OriginProduced in the Roman provinces of Cilicia and Cyprus. Definite kiln sites for Late Roman 1 are known at the coastal sites of Cilicia and Cyprus (Empereur & Picon, 1989: Ayaş, Soles, Karatas, Tarsus, Yumurtalik/Aegiae; Demesticha & Michaelides, 2001; Demesticha 2003: Anemurium (kiln site), Amathonte (wasters), ?Kourion, Zygi (kiln site). It may be no coincidence that all the true kiln sites for LRA 1 in Cyprus were for sixth or seventh century AD variants and not their predecessors. The proof that the Kourion examples (found in a store room: Williams, 1987) were local and not imported would be in contra.
The evidence for production in Roman Syria is not conclusive. Reynolds (2005a) suggested production sites at Seleucia and Arsuz).
Search: [Cyprus] [Eastern Mediterranean] [Western Asia Minor]
DistributionEarly to mid third century predecessors of LRA 1 exported to Beirut and the Sinai; mid fourth century exports to Beirut and ?Cyprus (Kourion); late fourth century marks first wider marketing, to the Black Sea and lower Danube forts; first major exports to throughout the Mediterranean, Aegean and Black Sea date from early fifth century. They reach the Atlantic and Britain in the late fifth to mid sixth centuries. Late Roman 1 is the most common eastern Mediterranean amphora import on most Mediterranean sites (e.g. Beirut, Carthage, Marseille and Tarragona) (see Reynolds 1995; 2005b). In the Aegean it is matched only by Late Roman Amphora 2 and in the west by Tunisian imports.
Examples therefore found in Beirut; the Sinai (Arthur & Oren 1998); mid fourth century AD examples: Beirut, Cyprus (Kourion earthquake, AD 365) and the Sinai; late fourth century AD: Beirut; Lower Danube?; early to mid fifth century AD: first major exports to the Black Sea and Lower Danube (Karagiorgou, 2000; Opaiţ, 1996), Istanbul, Butrint (southern Albania), Libya and to the west: Carthage, Spain (particularly the east coast), Italy, southern France (Piéri, 2005: 74, Figs 32-3). Late fifth to mid sixth century AD exports now include north-western Spain and south-western Britain. The most common amphora import on sites throughout the Mediterranean and Black Sea in the sixth century AD. Early seventh century AD finds have come from: Istanbul, Alexandria, Beirut, Zeugma, Carthage, Marseille, Rome and Tarragona (rare).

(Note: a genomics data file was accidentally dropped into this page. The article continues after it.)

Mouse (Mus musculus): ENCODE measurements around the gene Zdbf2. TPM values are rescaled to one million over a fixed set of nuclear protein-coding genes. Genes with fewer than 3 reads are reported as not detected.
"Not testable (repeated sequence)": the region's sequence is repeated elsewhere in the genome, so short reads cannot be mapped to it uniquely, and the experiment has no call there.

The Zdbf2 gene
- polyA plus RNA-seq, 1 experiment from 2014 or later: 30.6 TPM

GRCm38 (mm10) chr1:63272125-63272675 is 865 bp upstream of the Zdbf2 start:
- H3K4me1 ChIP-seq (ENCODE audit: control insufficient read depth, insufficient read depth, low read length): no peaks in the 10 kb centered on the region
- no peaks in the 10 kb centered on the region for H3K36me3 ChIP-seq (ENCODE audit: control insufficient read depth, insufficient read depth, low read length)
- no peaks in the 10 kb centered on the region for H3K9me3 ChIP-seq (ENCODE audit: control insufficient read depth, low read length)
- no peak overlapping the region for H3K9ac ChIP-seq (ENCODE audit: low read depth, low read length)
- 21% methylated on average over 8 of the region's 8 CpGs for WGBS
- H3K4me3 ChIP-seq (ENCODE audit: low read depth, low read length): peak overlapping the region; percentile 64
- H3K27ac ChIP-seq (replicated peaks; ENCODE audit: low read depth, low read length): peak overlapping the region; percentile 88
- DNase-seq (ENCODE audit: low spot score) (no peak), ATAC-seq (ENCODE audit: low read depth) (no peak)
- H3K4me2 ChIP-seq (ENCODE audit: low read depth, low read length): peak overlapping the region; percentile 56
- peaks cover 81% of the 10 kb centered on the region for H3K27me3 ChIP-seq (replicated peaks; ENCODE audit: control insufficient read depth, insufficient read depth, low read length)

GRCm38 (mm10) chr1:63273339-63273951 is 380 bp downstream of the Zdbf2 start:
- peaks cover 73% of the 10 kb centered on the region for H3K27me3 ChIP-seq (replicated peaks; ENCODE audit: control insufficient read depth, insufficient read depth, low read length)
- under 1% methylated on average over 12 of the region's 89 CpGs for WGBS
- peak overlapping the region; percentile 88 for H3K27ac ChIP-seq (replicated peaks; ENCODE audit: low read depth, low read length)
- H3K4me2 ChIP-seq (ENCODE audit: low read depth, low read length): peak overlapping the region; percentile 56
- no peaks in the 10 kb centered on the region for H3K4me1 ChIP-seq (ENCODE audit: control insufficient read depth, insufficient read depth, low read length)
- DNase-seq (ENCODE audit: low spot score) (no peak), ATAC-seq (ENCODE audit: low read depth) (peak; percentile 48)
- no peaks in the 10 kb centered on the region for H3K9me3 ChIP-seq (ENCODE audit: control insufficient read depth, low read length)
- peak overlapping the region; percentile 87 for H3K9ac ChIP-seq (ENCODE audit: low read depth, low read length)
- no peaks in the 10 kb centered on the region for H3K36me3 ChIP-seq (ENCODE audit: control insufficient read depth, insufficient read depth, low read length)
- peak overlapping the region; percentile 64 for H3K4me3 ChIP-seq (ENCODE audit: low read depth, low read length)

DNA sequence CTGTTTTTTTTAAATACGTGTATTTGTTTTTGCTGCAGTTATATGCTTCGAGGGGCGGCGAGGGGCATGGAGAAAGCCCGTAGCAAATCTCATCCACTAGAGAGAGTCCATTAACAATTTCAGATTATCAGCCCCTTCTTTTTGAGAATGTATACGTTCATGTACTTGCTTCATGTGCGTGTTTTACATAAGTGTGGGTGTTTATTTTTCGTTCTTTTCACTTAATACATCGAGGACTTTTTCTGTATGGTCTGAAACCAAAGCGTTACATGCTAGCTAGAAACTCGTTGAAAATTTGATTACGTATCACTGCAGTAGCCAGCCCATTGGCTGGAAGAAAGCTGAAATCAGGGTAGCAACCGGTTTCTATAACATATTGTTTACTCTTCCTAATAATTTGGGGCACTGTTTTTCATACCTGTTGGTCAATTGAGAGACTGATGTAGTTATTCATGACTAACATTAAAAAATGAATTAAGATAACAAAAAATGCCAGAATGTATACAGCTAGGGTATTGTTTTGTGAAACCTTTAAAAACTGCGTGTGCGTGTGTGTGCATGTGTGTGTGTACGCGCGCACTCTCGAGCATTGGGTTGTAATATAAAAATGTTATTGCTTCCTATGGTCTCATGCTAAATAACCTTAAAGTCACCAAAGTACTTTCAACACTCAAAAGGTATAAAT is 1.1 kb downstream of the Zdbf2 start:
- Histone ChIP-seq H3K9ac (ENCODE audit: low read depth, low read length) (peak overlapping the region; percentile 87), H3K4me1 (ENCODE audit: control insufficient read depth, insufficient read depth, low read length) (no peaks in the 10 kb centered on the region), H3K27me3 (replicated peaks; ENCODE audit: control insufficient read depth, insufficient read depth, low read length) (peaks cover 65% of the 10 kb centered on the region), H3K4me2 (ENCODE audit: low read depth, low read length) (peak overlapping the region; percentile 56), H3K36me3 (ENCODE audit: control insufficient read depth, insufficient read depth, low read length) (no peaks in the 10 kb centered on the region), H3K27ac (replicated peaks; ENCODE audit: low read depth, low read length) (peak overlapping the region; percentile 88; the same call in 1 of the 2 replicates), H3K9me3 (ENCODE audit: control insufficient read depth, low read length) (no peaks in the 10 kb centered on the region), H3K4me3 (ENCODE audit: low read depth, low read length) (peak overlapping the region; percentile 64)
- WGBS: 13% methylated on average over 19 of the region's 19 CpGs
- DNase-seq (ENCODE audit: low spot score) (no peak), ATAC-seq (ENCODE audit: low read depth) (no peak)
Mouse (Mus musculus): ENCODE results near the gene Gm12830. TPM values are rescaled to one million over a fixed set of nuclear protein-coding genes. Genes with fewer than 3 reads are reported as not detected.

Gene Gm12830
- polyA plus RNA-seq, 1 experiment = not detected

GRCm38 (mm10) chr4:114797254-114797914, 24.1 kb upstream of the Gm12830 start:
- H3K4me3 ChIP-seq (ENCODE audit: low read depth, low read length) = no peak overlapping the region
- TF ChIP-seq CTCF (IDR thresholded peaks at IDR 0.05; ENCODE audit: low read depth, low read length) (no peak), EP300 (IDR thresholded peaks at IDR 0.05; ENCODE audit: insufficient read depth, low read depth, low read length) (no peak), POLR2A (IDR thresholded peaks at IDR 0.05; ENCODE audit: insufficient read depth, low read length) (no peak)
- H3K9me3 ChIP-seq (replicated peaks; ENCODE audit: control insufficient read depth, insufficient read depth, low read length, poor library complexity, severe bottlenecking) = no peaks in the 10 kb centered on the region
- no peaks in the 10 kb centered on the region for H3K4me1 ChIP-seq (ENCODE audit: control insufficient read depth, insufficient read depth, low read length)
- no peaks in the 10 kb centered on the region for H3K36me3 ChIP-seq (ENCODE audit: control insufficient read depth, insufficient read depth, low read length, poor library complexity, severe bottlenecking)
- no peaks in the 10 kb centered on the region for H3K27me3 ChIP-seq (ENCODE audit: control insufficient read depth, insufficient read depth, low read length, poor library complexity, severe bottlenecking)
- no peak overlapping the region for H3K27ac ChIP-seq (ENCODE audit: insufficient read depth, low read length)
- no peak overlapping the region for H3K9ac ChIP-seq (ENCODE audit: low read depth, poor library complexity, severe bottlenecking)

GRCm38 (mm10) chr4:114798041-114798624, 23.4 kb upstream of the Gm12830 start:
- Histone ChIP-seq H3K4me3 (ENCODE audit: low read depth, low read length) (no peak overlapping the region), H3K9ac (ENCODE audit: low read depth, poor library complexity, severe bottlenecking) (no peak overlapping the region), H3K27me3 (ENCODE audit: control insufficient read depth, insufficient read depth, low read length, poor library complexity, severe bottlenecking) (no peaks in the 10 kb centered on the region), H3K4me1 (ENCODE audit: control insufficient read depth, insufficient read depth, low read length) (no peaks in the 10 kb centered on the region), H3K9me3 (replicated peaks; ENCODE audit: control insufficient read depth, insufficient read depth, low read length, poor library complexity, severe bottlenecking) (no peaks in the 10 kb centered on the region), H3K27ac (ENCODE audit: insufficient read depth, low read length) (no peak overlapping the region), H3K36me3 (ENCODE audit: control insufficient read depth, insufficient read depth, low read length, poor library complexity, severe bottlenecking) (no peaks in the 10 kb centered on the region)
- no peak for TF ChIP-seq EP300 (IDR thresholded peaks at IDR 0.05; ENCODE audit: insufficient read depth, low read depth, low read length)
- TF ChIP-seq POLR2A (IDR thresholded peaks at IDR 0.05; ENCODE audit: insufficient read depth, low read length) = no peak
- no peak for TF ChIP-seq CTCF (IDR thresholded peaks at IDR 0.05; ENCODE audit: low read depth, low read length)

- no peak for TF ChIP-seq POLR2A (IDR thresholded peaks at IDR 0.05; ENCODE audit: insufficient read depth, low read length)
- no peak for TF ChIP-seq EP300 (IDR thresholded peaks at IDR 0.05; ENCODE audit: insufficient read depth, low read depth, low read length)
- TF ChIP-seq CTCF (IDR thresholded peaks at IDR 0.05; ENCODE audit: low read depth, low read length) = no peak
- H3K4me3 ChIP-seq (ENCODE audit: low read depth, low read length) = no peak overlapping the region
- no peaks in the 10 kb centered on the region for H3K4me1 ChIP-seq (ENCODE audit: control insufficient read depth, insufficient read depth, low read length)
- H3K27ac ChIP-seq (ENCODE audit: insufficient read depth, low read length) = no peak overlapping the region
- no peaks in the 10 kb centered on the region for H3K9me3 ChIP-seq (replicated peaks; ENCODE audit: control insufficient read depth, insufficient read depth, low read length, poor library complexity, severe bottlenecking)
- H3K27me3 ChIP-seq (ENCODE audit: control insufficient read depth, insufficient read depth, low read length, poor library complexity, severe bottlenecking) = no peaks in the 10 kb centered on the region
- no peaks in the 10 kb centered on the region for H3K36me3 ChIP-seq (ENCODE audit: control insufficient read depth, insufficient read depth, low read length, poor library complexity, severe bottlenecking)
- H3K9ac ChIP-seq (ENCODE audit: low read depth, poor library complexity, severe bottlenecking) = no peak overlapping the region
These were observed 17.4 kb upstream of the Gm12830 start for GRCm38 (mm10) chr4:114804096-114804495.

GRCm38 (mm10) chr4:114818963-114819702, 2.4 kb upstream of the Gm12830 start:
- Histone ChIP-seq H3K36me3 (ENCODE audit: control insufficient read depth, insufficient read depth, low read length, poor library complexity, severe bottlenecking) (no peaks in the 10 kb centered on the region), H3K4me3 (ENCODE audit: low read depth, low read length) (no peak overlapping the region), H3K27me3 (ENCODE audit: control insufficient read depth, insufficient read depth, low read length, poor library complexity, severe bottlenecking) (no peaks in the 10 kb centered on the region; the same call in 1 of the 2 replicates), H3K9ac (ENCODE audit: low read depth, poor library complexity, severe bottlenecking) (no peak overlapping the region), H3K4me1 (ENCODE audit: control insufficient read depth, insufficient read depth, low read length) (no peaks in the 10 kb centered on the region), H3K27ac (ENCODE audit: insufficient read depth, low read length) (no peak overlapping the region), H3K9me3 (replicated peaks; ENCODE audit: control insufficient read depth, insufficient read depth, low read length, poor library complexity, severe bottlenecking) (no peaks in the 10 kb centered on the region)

Search: [Black Sea] [Cyprus] [Eastern Mediterranean] [Egypt] [France] [Great Britain] [Italy] [Lebanon] [Libya] [North Africa] [North West Europe] [Spain] [The Aegean] [The Balkans] [The Levant] [Tunisia] [Western Asia Minor] [Western Mediterranean]
ContentsBoth wine and oil have been suggested. Piéri (2005) argues that wine was probably the principal content. Almost all the well preserved vessels from the port of Marseille were found with pitch on the inside. All the seventh century AD Yassi Adi wreck examples bore pitch, as did examples found in a well at Amathonte (Cyprus) (Bonifay & Piéri, 1995; Piéri, 2005: 83-4). The association of LRA 1 with the oil presses of the Syrian Limestone Massif is unlikely. We should perhaps look to the press sites of the Cilician/Turkish villages to identify possible links with LRA 1 and the product(s) it carried. Given that Salamis may be the source of some sixth and seventh century AD Cypriot examples, the presence of major oil presses within the town could indicate that Salamis LRA 1 contained oil (Argoud et alii, 1980).
Search: [Olive Oil] [Wine]
CommentsPrincipal contributor: Paul Reynolds
Benghazi Late Roman Amphora 1
Carthage Late Roman Amphora 1
Peacock & Williams 44
CEIPAC linkThe following link will take you to the Centro para el Estudio de la Interdependencia Provincial en la Antiguedad Clásica CEIPAC database. In the CEIPAC system this amphora has the ID KE51+BYZ. Note: access to CEIPAC requires registration, which is possible via http://ceipac.ub.edu/corpus_reg.php?IDM=e